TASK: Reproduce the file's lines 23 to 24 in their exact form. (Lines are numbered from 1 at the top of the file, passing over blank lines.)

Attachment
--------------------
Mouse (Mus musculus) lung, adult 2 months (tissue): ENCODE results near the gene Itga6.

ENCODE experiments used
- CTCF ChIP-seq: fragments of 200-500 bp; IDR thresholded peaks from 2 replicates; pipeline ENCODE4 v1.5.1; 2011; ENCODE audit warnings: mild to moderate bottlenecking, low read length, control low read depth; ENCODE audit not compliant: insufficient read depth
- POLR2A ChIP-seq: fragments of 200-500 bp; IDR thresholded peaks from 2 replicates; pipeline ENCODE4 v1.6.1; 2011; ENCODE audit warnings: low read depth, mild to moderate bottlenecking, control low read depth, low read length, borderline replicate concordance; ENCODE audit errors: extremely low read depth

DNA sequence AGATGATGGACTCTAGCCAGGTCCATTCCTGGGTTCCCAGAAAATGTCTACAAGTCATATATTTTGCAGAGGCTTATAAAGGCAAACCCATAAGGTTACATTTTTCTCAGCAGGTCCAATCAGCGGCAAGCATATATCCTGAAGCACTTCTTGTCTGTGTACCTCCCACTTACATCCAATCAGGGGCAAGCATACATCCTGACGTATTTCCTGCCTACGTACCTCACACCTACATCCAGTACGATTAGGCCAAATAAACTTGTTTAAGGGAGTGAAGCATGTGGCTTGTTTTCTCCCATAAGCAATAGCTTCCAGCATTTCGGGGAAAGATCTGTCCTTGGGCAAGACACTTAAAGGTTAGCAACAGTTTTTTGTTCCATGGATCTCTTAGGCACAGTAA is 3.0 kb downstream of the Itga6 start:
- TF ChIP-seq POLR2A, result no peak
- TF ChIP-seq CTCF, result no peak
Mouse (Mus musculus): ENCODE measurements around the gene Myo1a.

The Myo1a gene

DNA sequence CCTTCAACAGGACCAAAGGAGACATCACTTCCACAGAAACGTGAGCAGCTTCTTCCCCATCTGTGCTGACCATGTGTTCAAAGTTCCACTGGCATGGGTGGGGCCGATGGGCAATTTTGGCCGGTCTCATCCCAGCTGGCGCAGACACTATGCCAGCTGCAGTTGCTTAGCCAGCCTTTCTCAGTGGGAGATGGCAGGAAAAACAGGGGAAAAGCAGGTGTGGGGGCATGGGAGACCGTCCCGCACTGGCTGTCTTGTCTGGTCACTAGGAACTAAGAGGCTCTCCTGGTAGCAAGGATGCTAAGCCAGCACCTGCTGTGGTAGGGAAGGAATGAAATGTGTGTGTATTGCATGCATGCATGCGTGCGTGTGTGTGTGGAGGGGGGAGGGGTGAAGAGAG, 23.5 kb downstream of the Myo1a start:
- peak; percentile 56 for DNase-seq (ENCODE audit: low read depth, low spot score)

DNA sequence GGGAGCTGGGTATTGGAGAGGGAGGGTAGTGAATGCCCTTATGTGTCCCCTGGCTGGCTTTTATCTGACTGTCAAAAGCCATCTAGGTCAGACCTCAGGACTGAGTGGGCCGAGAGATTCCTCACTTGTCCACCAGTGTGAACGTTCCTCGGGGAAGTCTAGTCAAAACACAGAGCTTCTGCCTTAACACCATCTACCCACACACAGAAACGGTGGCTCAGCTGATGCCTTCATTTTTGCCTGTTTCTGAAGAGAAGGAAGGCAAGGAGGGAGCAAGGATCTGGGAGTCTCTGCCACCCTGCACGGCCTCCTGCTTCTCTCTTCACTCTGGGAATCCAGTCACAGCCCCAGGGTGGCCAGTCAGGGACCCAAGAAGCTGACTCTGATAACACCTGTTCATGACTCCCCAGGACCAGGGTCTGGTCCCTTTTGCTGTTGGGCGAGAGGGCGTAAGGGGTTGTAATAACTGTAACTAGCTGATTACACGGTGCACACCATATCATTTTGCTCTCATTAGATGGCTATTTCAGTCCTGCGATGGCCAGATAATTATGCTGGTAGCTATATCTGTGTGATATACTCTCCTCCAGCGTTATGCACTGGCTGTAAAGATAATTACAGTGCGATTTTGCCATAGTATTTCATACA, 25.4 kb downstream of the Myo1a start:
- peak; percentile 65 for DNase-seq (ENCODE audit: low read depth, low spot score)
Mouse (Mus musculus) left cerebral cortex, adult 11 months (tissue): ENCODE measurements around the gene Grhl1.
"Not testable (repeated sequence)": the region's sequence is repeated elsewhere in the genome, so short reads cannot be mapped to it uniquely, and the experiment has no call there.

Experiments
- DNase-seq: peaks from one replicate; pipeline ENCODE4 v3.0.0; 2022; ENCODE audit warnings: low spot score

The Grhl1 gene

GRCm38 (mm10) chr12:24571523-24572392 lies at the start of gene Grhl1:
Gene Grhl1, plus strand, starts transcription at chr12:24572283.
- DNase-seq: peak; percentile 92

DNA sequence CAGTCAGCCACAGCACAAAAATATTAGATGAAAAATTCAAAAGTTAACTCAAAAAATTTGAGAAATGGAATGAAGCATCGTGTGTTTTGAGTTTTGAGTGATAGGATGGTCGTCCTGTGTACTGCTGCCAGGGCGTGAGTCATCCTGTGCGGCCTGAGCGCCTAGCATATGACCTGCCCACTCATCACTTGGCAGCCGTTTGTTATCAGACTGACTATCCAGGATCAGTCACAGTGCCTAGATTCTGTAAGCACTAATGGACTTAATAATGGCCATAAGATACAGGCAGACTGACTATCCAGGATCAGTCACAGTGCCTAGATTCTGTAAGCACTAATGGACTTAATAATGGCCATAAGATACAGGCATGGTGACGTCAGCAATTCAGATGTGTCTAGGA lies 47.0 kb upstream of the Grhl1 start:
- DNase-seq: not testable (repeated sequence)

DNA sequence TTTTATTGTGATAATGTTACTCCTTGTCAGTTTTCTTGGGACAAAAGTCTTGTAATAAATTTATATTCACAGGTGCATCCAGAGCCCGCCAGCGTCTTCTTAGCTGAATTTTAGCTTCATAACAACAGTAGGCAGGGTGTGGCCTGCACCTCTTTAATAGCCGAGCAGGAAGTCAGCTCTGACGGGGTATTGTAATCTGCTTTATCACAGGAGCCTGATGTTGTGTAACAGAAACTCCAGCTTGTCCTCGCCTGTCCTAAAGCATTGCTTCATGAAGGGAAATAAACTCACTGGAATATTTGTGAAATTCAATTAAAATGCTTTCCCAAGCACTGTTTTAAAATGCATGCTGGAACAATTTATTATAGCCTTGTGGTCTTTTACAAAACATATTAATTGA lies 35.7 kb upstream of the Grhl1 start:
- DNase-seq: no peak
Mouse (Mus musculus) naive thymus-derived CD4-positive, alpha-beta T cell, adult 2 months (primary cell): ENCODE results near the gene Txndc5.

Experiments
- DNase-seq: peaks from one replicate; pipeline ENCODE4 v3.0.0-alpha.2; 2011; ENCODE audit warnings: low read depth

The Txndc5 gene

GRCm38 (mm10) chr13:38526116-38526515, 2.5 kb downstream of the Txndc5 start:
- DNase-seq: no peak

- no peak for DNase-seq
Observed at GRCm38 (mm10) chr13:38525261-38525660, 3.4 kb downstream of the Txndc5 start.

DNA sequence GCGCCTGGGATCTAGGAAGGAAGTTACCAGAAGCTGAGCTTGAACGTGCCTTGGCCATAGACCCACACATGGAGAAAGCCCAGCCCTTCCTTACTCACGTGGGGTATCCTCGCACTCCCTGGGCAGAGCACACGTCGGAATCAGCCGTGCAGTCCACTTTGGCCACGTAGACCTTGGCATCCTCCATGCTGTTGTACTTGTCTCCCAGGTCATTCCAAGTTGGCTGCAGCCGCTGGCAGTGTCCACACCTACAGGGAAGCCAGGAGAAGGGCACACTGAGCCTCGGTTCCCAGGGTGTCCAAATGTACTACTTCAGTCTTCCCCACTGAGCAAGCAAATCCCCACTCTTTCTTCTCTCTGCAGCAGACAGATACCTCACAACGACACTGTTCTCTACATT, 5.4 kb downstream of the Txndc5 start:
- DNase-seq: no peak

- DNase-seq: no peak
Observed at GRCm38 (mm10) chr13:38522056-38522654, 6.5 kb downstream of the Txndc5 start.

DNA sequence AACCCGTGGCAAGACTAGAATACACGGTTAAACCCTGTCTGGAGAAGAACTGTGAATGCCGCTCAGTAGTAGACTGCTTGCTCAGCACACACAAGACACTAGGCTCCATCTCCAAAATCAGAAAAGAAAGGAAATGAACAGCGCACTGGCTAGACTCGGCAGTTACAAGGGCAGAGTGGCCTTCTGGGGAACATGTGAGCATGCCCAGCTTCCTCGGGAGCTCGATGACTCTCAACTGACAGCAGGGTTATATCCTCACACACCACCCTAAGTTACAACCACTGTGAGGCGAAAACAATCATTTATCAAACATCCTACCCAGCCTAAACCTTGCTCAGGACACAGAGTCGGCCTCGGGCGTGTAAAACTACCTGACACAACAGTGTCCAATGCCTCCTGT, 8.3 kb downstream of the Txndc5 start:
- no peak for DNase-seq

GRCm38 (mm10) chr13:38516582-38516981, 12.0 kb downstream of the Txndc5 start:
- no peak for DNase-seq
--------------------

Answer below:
- DNase-seq: not testable (repeated sequence)

DNA sequence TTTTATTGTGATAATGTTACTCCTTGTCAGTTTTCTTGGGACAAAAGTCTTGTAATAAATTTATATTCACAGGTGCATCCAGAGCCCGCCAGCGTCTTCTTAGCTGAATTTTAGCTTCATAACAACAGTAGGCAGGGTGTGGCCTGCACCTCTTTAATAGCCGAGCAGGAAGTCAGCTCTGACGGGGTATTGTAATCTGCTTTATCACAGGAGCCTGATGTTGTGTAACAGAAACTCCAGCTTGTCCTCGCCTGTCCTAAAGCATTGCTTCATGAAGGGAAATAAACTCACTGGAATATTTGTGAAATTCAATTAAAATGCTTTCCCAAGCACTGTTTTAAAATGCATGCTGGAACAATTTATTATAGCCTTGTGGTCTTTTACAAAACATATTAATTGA lies 35.7 kb upstream of the Grhl1 start: